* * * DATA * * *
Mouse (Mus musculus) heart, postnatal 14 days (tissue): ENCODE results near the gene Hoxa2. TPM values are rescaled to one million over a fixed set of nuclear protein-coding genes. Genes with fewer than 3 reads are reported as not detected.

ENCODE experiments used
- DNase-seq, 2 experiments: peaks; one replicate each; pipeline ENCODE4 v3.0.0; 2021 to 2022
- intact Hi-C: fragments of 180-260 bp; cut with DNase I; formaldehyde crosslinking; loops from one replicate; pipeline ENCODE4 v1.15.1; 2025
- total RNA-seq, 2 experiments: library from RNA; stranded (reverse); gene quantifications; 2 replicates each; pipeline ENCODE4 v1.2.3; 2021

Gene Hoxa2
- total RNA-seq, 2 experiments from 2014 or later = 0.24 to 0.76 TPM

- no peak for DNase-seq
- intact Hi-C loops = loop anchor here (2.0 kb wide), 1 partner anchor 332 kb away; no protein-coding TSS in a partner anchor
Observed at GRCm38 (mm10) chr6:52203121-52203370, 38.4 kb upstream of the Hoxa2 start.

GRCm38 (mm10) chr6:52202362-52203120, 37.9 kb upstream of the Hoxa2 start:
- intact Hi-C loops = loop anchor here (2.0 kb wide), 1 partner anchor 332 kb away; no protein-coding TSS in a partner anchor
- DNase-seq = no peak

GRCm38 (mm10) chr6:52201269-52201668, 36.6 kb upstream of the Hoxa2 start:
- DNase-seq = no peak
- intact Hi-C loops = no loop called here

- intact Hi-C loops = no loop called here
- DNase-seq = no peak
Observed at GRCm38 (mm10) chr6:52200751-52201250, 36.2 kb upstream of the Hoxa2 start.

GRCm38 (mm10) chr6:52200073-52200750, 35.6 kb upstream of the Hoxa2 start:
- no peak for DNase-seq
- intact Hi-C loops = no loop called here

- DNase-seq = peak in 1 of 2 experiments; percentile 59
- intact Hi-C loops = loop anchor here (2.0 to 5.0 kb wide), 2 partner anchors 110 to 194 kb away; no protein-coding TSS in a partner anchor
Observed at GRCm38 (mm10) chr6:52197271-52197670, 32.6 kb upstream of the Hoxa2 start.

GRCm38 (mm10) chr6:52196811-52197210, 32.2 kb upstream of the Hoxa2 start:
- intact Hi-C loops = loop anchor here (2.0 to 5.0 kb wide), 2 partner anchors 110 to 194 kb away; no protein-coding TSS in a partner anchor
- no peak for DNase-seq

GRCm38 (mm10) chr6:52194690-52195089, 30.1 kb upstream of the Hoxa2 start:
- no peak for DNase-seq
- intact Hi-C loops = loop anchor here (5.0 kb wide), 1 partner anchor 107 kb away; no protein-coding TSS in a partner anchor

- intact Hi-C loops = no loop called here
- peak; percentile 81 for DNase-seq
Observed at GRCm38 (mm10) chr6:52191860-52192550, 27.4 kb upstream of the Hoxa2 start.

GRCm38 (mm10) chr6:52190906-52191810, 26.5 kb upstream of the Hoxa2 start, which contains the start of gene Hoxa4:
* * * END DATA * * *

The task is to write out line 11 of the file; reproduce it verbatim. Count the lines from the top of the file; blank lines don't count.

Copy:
GRCm38 (mm10) chr6:52202362-52203120, 37.9 kb upstream of the Hoxa2 start: